Many companies operate in industries where demand is growing more slowly than the average for the economy or is completely negative. Winding down the business in order to obtain as much cash as possible, selling assets and preparing for the closure of the enterprise is a logical solution for weak companies with unclear long-term prospects. However, strong competitors can work productively even in a stagnant market. The stagnant state of demand is not a reason to consider the industry unattractive for investment. The sale of assets in a number of situations is advisable, and the curtailment of business and the cessation of activities can be considered as a last resort.
Companies in industries at a stage of stagnation or recession should set goals that correspond to the capabilities of the industry. In particular, indicators such as cash flow or return on investment, rather than sales volume or market share growth, which characterize the company’s activities in an emerging industry, play a priority role. Powerful companies are able to take market share away from weaker competitors, and the takeover of the latter or their withdrawal from the market allows the remaining companies to increase their market shares.
As a rule, companies in order to achieve success in industries at the stage of stagnation or recession choose one of the following competitive strategies [15 pp.268–269]:
A focused strategy to conquer the most promising segments of the industry. Stagnant or declining markets, like all others, consist of many segments and market niches. Often, one or more segments show high growth rates, despite the fact that the industry as a whole is in a downturn. An energetic company operating in such a segment and succeeding in meeting its needs can avoid falling sales and profits and even gain a competitive advantage. For example, Ben & Jerry’s and Haagen-Daw achieved success by focusing on the growing luxury and premium ice cream segment, although the ice cream market as a whole was in decline. The volume of sales and profits from the sale of expensive varieties of ice cream in supermarkets and specialized stores is much higher than in other market segments; Clear differentiation of goods due to improvement of its quality and updating. A significant improvement in quality and the supply of new product modifications can revive demand, create new fast-growing market segments or stimulate buyers to increase purchases. The development of new successful modifications of the product eliminates the need to focus on prices set by competitors. In addition, the strategy of differentiation in quality is good because it is difficult for competitors to reproduce it. Sony has built a solid business selling high-quality TVs in an industry that has been in low demand in all developed countries over the past few decades; Reducing costs, gaining industry leadership in terms of costs. Companies in stagnant or downturn industries can improve ROI and profitability by applying innovative cost-cutting techniques: eliminating redundant and inefficient links from a company’s value chain; outsourcing of functions and activities that are cheaper when performed by independent companies; restructuring of internal business processes based on electronic technologies that drastically reduce costs; consolidation of underutilized production facilities; Increase distribution channels to increase the volume of implementation that provides economies of scale; closure of high-cost outlets with small sales volumes; refusal to produce unpopular goods. For example, Nucor Steel has proven to be one of the most successful steel companies in the U.S. thanks to innovative technology and the creation of a culture of low-cost production.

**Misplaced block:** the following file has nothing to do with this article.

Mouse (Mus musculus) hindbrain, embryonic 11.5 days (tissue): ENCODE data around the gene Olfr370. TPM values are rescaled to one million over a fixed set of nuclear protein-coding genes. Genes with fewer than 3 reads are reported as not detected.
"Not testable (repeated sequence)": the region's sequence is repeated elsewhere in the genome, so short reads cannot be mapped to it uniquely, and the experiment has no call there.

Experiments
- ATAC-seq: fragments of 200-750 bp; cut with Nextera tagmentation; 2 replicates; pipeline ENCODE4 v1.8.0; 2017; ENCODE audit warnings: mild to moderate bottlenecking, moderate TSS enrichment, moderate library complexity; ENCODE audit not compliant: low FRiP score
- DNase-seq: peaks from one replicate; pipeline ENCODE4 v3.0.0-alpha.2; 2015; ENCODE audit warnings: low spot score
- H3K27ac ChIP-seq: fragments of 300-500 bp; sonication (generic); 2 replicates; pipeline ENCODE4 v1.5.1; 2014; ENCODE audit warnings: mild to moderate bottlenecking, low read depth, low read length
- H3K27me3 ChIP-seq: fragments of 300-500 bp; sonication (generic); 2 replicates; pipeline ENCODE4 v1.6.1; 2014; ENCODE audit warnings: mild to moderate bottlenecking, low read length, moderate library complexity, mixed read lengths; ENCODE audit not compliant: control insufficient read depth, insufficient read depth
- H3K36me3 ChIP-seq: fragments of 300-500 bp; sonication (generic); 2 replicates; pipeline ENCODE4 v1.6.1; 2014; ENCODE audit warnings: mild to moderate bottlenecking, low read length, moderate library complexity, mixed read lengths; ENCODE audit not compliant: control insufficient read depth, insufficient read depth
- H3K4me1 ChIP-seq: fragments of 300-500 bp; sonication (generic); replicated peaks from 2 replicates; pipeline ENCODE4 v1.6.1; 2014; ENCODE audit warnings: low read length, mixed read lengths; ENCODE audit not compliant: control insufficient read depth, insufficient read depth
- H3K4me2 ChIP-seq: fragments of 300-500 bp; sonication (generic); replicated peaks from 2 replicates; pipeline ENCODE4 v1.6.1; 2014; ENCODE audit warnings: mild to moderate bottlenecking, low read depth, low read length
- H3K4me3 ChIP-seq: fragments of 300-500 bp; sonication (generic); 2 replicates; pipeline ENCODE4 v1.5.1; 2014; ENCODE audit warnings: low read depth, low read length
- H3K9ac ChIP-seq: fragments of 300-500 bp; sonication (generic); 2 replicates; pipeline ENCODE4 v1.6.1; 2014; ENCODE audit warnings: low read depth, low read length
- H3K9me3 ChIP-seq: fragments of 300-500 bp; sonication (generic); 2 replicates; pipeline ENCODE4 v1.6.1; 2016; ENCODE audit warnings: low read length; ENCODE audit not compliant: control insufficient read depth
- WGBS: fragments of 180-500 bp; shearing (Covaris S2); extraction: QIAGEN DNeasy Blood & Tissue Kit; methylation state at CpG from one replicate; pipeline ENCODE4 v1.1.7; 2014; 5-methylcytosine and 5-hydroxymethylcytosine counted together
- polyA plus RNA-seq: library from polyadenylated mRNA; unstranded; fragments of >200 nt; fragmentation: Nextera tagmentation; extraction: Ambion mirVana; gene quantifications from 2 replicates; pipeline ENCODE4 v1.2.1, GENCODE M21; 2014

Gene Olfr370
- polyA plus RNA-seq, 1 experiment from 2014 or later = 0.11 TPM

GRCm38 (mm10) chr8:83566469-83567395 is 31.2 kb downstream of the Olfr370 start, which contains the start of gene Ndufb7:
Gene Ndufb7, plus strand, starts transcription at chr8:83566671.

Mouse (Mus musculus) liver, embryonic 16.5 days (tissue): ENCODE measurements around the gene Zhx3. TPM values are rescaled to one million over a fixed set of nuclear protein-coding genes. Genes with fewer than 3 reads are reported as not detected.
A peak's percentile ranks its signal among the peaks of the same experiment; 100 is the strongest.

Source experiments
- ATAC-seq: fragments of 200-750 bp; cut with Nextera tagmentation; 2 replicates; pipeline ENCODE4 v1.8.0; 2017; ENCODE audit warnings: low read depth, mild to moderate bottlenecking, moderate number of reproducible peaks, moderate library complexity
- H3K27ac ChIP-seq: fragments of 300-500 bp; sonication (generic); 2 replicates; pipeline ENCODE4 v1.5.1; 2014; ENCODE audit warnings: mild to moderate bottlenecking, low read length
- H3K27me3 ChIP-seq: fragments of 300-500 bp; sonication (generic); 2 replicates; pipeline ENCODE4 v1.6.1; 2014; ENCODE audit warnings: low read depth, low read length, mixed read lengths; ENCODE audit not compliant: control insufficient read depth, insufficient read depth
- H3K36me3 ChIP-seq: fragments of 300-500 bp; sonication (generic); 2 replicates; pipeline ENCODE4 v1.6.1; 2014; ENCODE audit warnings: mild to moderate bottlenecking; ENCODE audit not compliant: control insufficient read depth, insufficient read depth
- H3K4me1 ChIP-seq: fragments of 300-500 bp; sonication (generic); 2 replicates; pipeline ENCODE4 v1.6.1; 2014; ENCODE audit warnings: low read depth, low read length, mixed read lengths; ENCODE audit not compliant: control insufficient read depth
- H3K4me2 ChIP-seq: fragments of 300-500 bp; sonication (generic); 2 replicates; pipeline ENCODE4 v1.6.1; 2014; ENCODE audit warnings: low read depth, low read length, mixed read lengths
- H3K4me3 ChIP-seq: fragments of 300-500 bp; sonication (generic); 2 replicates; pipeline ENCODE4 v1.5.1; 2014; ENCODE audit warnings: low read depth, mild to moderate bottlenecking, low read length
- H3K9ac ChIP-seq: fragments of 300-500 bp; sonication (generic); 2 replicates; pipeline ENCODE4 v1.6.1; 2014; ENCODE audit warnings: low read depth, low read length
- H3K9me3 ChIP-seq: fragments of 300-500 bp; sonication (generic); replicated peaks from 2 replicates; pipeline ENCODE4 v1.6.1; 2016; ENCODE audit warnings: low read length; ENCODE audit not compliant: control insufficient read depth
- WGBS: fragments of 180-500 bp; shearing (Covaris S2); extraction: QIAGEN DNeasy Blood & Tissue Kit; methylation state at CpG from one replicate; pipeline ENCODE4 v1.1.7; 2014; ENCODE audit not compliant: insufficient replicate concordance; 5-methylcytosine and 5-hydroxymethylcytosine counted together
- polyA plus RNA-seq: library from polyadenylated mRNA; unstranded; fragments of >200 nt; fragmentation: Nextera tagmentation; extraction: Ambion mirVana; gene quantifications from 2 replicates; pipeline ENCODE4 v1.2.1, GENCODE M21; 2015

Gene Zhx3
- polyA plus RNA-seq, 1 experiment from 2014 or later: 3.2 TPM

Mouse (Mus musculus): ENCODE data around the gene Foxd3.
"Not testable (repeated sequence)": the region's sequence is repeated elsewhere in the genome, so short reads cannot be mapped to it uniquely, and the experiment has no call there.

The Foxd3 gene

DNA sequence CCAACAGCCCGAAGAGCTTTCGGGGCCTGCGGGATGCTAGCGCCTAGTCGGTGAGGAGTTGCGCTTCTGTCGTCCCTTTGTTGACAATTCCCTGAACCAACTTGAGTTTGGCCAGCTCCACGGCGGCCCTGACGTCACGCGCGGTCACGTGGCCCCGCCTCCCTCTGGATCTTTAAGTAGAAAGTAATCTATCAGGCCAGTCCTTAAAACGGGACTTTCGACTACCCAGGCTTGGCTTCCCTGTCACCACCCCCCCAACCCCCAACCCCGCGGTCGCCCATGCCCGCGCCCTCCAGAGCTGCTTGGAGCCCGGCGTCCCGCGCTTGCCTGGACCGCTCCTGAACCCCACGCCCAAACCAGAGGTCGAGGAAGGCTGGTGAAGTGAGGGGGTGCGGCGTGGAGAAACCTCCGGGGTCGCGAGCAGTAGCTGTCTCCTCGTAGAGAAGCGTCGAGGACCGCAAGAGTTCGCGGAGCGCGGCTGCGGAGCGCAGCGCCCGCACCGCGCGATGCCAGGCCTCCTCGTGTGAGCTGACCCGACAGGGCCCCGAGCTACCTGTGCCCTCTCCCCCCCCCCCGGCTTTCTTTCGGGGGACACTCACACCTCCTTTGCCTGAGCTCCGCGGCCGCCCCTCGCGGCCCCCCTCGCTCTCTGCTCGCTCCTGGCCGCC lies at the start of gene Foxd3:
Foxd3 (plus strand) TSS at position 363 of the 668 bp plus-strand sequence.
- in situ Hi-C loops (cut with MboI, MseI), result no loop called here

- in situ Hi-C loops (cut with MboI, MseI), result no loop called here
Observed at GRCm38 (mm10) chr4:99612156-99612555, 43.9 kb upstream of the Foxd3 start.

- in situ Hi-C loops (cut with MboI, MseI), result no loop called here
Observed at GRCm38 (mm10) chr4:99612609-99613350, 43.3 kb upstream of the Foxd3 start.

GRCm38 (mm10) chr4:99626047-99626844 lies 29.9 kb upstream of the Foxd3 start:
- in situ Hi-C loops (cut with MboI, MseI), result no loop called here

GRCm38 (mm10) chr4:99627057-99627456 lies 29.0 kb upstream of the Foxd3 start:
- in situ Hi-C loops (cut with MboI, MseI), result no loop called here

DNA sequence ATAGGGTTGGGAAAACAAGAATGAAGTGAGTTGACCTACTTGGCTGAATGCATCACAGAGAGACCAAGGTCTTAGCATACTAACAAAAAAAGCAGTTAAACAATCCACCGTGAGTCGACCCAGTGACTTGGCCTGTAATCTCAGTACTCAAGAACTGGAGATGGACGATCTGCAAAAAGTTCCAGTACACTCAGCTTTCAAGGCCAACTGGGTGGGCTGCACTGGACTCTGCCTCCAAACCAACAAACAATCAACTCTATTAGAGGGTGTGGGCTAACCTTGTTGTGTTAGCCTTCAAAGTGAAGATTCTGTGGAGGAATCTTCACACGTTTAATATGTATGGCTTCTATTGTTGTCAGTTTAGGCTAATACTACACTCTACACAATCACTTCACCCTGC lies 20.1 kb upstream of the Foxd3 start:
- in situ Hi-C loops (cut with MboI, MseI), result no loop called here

These strategies are not mutually exclusive. Innovative versions of the product can create a fast-growing market segment. Increasing the efficiency of production allows you to reduce prices and thereby form a segment of price-sensitive consumers. It should be noted that all three of these strategies are variations of standard competitive strategies, adapted to the conditions of industries at the stage of stagnation or recession. More attractive than others are those stagnant industries in which sales volumes are declining relatively slowly and smoothly, there is a significant demand potential and profitable niches.
Common strategic mistakes that companies make in industries during a stagnation or downturn can be the following:
being drawn into a senseless price war to destroy a competitor; withdrawal of too much money from the business in a short period of time (which negatively affects the overall efficiency of the company); excessive optimism and unjustifiably high spending on various improvements in the hope of an early improvement.